Singapore girls pay the price for plastic perfection

She seemed to have everything a girl could ask for: a sports car, designer clothes and memberships in the most exclusive clubs in Singapore, all paid for by her doting parents.

What more do you give a 19-year-old daughter?

If you were the parents of Vivian (not her real name), you would give her a surgical makeover package — the trendy new thing to do in a wealthy city-state where girls as young as 15 have their features altered or enhanced.

Vivian, now a 22-year-old undergraduate at an overseas university, disliked her “wide, round nose” so much she decided to have it fixed, downloading a picture from the internet for her doctor to use as a model.

“I honestly never really liked my nose very much and thought it would be much better nipped in,” she says. “My mindset was more like, if I pinched it in, it looked much better, so why not?”

Not content with that, she went on to reduce her nostril size, got a chin implant and had a double-eyelid operation.

Although she says she had a hard time convincing her parents, Vivian eventually got them to foot her plastic surgery bills, which so far stand at 20 000 Singapore dollars ($12 500).

She is not an exception. Plastic surgeons say they have noted a sharp increase in operations for young Singaporeans — including some boys — and even government-run hospitals now offer some basic forms of cosmetic surgery, like breast augmentation.

“I see a very big increase in the 16-25 age group … about a 30 to 50% increase,” says Woffles Wu, Singapore’s most renowned plastic surgeon.

The 32-year-old Wu does not depend on wealthy ladies of a certain age for business.

“In fact, I just did the eye bags on a 19-year-old girl,” he says.

The most popular operations are creating double eyelids — stitches are sewn into the upper eyelid to create a fold — along with nose jobs and breast implants, said Martin Huang, consultant surgeon at private firm The Cosmetic Surgery.

Botox, which is typically used to iron out the wrinkles of middle age, now has a much younger following. Botox facial slimming, pioneered by Wu in Singapore, gives girls a slimmer face by injecting Botox into the jaw muscles.

This procedure, says Wu, can also be used to slim down calf muscles.

Huang, who has seen an annual 20% increase in the number of young people undergoing plastic surgery in his clinic, says Botox facial slimming and chin implants have been gaining in popularity.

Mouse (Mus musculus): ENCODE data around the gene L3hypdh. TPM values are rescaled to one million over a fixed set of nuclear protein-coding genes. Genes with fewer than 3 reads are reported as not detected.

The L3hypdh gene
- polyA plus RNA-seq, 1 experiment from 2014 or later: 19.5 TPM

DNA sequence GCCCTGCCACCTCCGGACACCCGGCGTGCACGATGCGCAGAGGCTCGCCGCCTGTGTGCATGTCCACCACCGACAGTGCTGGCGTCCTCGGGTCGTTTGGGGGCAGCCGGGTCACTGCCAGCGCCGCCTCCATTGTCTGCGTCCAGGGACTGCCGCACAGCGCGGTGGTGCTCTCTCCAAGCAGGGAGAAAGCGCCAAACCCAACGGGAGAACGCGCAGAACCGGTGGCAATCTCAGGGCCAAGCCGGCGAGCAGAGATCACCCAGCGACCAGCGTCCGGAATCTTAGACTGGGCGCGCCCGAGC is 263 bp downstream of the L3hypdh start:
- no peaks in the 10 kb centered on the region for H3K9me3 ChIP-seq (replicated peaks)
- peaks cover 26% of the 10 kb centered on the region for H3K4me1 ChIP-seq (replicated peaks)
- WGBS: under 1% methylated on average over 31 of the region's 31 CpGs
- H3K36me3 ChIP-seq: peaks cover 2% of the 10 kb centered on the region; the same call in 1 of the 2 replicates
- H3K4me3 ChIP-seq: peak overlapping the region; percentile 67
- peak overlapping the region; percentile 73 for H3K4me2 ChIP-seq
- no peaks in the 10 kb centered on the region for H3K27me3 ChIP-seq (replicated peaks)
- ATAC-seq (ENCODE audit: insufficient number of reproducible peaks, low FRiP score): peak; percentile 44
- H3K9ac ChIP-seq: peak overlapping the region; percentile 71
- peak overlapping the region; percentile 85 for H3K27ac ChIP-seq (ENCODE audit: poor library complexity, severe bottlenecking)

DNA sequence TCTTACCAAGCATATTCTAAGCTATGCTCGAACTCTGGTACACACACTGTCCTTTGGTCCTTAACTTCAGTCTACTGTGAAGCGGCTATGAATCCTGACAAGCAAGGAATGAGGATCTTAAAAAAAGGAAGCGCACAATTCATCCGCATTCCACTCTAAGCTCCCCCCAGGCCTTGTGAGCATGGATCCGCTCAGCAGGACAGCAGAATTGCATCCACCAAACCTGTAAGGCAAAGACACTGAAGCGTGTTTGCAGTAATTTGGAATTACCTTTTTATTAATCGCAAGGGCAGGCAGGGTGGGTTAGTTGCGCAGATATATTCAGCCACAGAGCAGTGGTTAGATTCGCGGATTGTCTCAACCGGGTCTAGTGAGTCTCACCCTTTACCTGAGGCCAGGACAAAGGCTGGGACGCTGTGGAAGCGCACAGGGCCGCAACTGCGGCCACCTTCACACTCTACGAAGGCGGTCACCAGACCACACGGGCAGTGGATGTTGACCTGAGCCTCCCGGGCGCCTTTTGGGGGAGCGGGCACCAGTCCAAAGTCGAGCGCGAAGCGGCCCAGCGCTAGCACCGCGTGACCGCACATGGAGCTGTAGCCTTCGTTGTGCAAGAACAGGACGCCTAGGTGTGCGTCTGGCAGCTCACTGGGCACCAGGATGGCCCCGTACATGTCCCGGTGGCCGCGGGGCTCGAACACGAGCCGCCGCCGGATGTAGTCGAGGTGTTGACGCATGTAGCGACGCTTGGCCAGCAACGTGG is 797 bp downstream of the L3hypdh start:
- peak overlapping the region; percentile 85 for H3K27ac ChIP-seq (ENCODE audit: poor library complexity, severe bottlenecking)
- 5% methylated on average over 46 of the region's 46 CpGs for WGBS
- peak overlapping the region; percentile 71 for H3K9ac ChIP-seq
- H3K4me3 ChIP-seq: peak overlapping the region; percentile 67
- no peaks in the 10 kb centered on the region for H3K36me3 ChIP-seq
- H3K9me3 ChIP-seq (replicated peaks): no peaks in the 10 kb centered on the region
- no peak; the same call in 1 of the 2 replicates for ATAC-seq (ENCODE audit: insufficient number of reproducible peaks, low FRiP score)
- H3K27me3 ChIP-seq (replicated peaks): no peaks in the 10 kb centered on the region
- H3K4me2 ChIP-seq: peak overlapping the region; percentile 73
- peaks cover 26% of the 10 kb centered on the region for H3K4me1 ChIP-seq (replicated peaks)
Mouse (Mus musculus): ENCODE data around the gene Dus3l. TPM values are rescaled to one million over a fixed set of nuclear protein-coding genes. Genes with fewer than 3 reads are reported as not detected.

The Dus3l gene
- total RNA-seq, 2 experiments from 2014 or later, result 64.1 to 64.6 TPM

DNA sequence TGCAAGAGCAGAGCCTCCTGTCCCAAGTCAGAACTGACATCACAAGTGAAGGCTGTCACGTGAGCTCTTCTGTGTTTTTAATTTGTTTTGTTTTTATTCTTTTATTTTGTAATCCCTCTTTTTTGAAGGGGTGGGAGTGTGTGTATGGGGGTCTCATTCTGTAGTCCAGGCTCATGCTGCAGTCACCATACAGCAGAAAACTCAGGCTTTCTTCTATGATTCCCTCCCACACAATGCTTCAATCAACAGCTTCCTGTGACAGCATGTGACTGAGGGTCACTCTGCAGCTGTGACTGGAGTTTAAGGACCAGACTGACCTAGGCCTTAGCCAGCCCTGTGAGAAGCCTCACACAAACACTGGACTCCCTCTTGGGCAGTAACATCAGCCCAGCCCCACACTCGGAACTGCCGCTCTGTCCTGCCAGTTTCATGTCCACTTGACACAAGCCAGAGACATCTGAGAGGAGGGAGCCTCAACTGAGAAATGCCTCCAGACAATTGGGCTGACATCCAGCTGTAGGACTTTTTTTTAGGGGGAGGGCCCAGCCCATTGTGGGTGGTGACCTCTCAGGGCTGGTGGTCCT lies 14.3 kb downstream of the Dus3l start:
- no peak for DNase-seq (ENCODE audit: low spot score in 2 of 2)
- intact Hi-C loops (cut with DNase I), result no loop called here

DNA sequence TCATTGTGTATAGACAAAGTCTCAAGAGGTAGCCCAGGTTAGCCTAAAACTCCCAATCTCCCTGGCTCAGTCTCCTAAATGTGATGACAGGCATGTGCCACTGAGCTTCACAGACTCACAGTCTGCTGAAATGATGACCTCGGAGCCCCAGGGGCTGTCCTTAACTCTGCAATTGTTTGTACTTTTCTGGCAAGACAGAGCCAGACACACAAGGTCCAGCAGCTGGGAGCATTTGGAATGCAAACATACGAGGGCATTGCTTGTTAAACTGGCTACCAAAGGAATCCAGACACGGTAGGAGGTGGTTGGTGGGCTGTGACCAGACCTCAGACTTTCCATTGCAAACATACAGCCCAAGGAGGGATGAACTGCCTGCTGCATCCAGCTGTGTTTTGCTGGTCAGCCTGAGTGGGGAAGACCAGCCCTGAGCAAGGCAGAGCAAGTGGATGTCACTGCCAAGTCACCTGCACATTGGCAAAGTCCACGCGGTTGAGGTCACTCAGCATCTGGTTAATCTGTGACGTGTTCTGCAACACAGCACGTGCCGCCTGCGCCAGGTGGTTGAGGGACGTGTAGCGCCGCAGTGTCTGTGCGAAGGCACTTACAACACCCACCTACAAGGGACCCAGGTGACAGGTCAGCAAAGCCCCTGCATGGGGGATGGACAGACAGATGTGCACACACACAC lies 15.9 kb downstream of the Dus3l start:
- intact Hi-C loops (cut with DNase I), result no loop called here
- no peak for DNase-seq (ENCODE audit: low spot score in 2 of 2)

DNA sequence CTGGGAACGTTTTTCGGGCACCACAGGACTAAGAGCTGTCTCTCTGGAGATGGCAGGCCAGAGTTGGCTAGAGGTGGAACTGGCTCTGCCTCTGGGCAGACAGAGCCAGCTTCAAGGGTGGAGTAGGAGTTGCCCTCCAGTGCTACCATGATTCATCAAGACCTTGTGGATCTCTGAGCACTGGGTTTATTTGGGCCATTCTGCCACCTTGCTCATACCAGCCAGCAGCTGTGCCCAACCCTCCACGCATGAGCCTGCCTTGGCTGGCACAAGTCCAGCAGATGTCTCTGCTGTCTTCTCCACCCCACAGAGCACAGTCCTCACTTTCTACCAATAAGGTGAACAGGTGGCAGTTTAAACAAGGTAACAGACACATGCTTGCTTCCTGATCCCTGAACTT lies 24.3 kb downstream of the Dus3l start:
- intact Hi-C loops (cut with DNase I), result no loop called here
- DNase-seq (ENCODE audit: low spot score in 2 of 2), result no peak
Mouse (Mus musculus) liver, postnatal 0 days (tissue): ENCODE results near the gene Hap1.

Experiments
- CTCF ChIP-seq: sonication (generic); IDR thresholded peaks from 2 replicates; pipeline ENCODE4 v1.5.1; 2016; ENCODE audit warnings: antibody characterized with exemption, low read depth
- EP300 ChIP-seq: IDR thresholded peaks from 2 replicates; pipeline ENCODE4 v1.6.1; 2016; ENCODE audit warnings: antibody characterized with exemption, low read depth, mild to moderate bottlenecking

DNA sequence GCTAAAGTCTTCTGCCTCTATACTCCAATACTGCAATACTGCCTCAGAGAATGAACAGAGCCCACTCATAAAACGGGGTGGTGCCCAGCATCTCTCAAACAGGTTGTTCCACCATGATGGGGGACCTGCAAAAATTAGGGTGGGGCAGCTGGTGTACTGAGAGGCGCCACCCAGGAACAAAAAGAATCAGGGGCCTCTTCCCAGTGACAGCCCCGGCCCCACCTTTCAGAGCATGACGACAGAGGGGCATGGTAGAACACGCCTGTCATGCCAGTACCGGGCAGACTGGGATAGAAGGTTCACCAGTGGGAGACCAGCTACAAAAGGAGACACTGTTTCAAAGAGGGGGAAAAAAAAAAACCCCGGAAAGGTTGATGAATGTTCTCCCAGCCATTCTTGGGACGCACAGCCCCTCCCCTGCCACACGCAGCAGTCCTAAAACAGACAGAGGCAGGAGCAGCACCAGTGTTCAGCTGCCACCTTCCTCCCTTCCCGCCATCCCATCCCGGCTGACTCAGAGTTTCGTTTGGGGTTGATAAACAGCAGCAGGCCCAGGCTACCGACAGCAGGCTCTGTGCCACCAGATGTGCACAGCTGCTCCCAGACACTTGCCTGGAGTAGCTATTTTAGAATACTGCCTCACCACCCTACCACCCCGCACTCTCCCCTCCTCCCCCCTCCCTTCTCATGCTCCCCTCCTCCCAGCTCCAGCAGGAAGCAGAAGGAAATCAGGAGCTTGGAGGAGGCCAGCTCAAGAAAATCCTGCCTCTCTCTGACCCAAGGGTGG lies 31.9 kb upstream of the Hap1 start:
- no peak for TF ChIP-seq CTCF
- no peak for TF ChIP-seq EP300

Males now constitute 20% of his young patient client base. “Boys also like to have their chins done because having a very weak chin is not so cool,” he says.

Doctors are also impressed by how well-informed their patients are when they walk into his clinic.

“There is just so much information in the world available to them,” Huang says of his customers.

“That helps make the whole concept more acceptable, not a taboo subject anymore, and not something that is in the closet.”

With rhinoplasty at Wu’s clinic costing anywhere from 6 000 to 12 000 Singapore dollars and double-eyelid jobs between 3 000 and 5 000 Singapore dollars, young women who do not have rich parents like Vivian’s are getting creative at finding funds to pay for plastic surgery.

Rosaline (also not her real name) chose to save up in her early 20s and had her operations done in Malaysia and Taiwan where “it was very cheap”. After three procedures, the information-technology consultant is determined to maintain her heart-shaped face with botox treatments and stay trim with a little help from surgeons.

Liposuction, chin and cheek implants are looming “sometime in the near future” for Rosaline, who saves her travel allowances for operations.

“It’s very addictive because once you see how good you look, you think ‘wow I can look perfect’.”

Wu believes young women who are “disturbed enough by what they want to change” will beg, borrow, work harder and save up to get their operations. Plastic surgery is now considered a valid means of self-improvement rather than “a silly indulgence in vanity”, Huang says.

“There is societal pressure for sure,” he concedes.

“The modern world we live in today is highly visual, everything is compressed, and we tend to seek instant gratification more and more. All of this adds to pressure to look good.”

Chung Wai Keong, a sociology professor with the Singapore Management University, believes the media are responsible for promoting “a Western standard of beauty” which Asian women try to match with the help of plastic surgery.

“The blurring boundaries between virtual and real is characteristic of our contemporary lives,” he says. “A fake nose is just fine, so long as from the appearance, it looks good.”

And with government hospitals offering plastic surgery at a relatively reasonable 2 800 dollars for a nose job and 2 200 dollars for eyelid surgery, plastic surgery is widely available to middle-class people in Singapore.

Vivian goes so far as to liken cosmetic surgery to a visit to the salon.

“It was along the same lines of, if I cut my hair, I’d look much fresher, so I’ll go get a haircut,” she says matter-of-factly. “Honestly, it was just like having my nails done.”

She had her nose done about the same time as two friends.

“It was a girl-bonding thing,” she recalls. “We went to each other’s surgery with cakes and get-well-soon cards.

“And after recovering, we cooed about each other’s noses,” she adds. – AFP

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